The impact of load-shedding and other power outages on the productivity of the metals and engineering industries might soon cripple some local companies’ ability to fulfil export orders, according to employer federation the Steel and Engineering Industries Federation of Southern Africa (Seifsa).
Seifsa chief economist Henk Langenhoven says when companies lose their ability to produce at sustainable levels, it negatively influences export orders and the reputation of local manufacturers. “When overseas clients do not receive their orders, they will look to manufacturers in countries other than South Africa to renew contracts. International exposure for competing companies in other countries occurs in cycles of about three to five years, so local contracts will either be lost forever or for a minimum of three years,” he says, adding that some local companies export as much as 60% of their products.
Langenhoven refers to a statement made by the Department of Public Enterprises in Parliament on March 25, which states that the South African economy suffers a loss of between R20-billion and R80-billion a month as a result of load-shedding, which brings energy intensive industries to a standstill when it is implemented.
“The metals, engineering and manufacturing sectors produce about 15% of the country’s monthly production and these sectors are all energy intensive consumers of electricity, along with the mining sector,” he says.
The manufacturing and mining sectors stand to lose the most in production during an unplanned power outage, says Langenhoven. “These two sectors would typically incur a combined monthly loss of about R24-billion when load-shedding is implemented.”
Further, the mining and manufacturing sectors each contribute about 6% to the economy, but consume about 20% of the electricity available on the grid, he adds.
Langenhoven says another problem regarding electricity supply is that Eskom, owing to unplanned shutdowns and maintenance issues, often does not adhere to load-shedding schedules. “Unplanned outages have such severe consequences that a large manufacturer, such as steel manufacturer ArcelorMittal, has admitted to losing about R1.5-million an hour during unplanned outages.”
The severe consequences of unplanned outages is affecting the metals industry, such as foundries, the most, as the unexpected power outages lead to costly interruptions and forced machinery shutdown, in addition to the subsequent complex cleanup and sometimes lengthy restarting processes, says Langenhoven.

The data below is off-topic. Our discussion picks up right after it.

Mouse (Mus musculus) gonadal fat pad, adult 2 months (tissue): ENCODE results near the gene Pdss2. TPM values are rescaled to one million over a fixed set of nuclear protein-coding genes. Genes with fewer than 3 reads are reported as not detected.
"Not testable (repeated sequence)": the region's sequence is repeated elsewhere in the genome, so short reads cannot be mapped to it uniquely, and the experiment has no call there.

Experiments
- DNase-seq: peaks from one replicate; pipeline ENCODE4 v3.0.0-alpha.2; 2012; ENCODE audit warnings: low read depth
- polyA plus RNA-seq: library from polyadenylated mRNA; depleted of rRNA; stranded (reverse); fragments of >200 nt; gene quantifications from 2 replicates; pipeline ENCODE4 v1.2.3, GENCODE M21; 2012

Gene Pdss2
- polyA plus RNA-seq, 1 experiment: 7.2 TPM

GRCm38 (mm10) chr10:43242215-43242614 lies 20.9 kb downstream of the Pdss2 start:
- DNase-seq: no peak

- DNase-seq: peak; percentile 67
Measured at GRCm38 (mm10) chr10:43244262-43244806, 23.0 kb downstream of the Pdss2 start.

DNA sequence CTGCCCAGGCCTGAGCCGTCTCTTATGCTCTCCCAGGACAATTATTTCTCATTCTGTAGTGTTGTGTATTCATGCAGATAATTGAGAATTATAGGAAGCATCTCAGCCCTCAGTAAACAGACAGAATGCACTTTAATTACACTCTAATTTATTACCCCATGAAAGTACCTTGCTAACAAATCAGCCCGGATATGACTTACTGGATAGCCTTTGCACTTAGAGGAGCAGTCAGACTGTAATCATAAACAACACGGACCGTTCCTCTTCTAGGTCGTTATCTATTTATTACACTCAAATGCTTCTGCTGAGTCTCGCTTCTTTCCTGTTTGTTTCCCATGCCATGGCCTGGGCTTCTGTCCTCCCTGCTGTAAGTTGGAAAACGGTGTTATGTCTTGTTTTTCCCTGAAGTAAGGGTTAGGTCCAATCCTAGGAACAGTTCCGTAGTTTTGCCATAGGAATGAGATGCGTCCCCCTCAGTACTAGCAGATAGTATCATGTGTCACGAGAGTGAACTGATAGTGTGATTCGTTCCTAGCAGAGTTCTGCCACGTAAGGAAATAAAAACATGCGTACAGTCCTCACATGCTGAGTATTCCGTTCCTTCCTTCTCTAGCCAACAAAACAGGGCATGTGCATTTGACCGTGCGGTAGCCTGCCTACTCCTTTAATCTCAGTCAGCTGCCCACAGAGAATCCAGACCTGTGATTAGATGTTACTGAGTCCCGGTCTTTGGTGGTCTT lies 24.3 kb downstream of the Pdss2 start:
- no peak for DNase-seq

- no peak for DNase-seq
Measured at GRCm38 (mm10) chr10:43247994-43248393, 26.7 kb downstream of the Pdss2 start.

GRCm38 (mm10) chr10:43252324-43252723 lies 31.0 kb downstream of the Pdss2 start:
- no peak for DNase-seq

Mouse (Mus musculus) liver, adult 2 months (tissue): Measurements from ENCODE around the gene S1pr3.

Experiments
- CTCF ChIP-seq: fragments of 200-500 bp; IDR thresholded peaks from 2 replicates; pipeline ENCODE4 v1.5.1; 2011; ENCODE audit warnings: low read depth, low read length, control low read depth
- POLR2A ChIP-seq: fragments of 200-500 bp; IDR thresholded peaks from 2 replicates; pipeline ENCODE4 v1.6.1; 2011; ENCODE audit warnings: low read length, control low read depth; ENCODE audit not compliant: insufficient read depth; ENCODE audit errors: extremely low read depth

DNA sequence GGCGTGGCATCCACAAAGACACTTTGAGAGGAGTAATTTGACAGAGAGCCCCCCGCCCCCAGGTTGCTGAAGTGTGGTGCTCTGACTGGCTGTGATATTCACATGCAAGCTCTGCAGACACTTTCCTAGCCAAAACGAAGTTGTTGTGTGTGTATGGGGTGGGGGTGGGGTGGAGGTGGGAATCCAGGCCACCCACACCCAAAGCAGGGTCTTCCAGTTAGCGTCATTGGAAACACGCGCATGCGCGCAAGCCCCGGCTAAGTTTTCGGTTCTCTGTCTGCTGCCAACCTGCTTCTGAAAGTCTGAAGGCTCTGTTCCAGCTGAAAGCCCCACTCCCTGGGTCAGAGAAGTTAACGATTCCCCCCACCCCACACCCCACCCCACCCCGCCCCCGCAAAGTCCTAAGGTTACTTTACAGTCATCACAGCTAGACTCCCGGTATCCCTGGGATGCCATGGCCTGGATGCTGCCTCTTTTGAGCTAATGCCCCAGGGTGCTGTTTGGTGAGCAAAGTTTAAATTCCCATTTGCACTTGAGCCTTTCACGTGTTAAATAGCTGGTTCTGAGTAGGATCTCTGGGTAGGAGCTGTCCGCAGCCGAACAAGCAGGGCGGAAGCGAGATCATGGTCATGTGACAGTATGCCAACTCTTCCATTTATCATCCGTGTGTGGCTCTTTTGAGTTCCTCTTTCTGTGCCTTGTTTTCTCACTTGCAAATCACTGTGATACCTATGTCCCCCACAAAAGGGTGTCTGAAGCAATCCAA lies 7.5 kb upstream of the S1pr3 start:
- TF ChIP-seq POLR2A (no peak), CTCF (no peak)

However, he notes that most companies can effectively work around a planned outage schedule and still be adequately productive by planning procedures that do not require electricity or can be accommodated using standby electrical supply such as equipment maintenance.
No Near-term Improvement
Seifsa does not envisage metals production improving in the near term to midterm.
“Even with our best predictions, Seifsa does not see any growth in the metals and engineering sectors this year. I am, however, confident that the sectors can maintain the same levels of production as those which have been achieved in 2014,” notes Langenhoven.
The metals and engineering industry grew in 2012 and started contracting in 2013, ending that year on a decline of 2%. In 2014, growth declined further, with an additional –2.8% in production at year-end. “So, the industry was already on a downward trend as from 2013, and now the decline is only being exacerbated by the electricity supply issues,” he says.
Preparing for Outages
Seifsa has found that many of its 2 000 members are installing standby power solutions, mostly diesel generators, to ensure minimal downtime during load-shedding or unexpected power outages.
But, says Langenhoven, several members install only enough standby power capacity to operate small operations, such as office work on computers, and not necessarily heavy industrial equipment such as furnaces and ovens. “For the bulk of the energy intensive members, it is completely unfeasible to install enough standby power capacity to operate an entire plant, owing to the sheer amount of electricity used by heavy industry, so they are left with no other option but to cease production during a power outage.”
Further, Seifsa also notes that of its energy intensive members, 35% of the average company’s normal investments have recently been in installing standby power solutions. This equates to a massive capital investment in a singular asset field.
“The kind of money spent on standby power solutions means that the capital cannot be spent on other areas of investment, such as new machinery or more floor space,” he says.
Moreover, all the members of the Energy Intensive User Group currently use less electricity than they were in 2007, which was the year in which the highest consumption was recorded before the 2008 electricity crisis unfolded, concludes Langenhoven.